Major Investment Deal Brokered Between Europe And China Despite US Concerns

This December 2020, Brussels and Beijing has finally come to an agreement and finalized their seven year long negotiations of assuring thhe Comprehensive Agreement on Investment deal to be finished. This was done on a video conferencing call between Xi JinPing and EU officials, encouraged and marked by German Chancellor, Angela Merkel.

This is an important aspect impacting the rest of the world economy because the EU is the world’s largest economy and according to European Commission President Ursula von der Leyen, “The European Union has the largest single market in the world. We are open for business but we are attached to reciprocity, level playing field and values.” The Commission also relayed that the deal was one of “major economic significance,” promoting sustainable development and improve market access for EU investors across health, financial services, and electric vehicles sectors.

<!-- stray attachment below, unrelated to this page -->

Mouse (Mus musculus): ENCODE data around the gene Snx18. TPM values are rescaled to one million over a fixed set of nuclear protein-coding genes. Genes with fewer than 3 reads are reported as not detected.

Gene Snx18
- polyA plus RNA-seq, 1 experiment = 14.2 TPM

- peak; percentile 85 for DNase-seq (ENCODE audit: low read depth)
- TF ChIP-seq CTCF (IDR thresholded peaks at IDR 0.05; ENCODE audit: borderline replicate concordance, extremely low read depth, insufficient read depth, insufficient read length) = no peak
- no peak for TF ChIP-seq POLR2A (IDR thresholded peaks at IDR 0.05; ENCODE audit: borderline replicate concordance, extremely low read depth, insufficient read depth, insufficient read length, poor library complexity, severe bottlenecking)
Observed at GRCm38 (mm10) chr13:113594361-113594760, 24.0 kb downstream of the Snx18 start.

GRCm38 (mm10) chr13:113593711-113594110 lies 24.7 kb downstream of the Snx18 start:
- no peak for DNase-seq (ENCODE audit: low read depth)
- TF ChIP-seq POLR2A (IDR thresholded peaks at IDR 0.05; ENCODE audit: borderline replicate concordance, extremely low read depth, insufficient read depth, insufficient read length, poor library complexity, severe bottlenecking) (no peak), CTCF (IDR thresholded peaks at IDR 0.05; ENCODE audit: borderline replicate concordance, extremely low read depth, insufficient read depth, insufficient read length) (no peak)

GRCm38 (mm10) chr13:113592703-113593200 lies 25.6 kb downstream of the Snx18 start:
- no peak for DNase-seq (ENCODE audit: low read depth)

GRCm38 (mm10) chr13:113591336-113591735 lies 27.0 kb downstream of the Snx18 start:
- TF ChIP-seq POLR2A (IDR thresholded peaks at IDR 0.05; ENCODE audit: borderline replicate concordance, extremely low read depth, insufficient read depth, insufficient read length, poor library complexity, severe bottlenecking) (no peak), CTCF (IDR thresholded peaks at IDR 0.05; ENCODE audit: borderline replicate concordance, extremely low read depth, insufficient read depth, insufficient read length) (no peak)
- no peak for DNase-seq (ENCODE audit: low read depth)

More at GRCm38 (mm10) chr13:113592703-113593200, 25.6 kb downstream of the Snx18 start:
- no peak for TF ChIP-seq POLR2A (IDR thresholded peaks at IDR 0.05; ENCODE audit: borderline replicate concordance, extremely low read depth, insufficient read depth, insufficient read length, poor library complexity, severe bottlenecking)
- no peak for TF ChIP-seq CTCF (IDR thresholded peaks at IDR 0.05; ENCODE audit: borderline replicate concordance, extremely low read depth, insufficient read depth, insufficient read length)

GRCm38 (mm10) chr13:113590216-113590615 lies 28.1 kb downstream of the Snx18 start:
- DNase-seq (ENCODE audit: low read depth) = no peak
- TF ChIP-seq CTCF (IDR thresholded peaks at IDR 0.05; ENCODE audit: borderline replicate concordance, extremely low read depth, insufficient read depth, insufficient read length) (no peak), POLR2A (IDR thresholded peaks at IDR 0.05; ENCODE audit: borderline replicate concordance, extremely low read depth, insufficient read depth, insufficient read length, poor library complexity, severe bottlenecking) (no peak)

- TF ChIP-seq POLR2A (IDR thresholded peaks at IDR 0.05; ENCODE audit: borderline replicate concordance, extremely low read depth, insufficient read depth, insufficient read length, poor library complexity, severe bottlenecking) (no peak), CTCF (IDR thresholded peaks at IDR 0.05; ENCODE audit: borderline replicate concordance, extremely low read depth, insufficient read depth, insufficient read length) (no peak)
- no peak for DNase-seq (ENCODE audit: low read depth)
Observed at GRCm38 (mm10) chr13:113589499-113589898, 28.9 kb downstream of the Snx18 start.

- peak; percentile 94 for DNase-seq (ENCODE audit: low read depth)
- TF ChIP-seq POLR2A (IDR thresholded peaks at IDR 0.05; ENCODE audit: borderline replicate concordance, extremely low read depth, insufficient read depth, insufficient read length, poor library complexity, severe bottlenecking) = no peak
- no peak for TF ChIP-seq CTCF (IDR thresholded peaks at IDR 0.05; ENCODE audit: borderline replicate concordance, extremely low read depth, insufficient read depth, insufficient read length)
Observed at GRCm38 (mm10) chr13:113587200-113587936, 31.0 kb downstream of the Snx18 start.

Merkel also pushed this deal and the priority would be to serve obligations on Chinese state-owned enterprises, which were heavily subsidized. However, this doesn’t rest well with the US administration and Jake Sullivan, who has been appointed as National Security Adviser by President-elect Joe Biden recently said they “would welcome early consultations with our European partners on our common concerns about China’s economic practices”. Last year the European Union called China a “strategic competitor” and a “systematic rival” and even Biden said earlier this year, proclaiming Xi to being a “thug” who doesn’t have a “democratic …bone in his body”.

The problem is the trade practices of businesses and society living — for example, China hasn’t addressed things such their oppression of ughyurs and other religious minorities which have shown to have been used for slave labor among other human rights abuses and its commonalities. The trade deal has China committed to working towards meeting the requirements of international rules banning forced labor, but that may not be enough.

It remains to be seen if China can actually follow through and do what is right, pertaining to human rights and freedoms and the international community of observing and practicing these rules.



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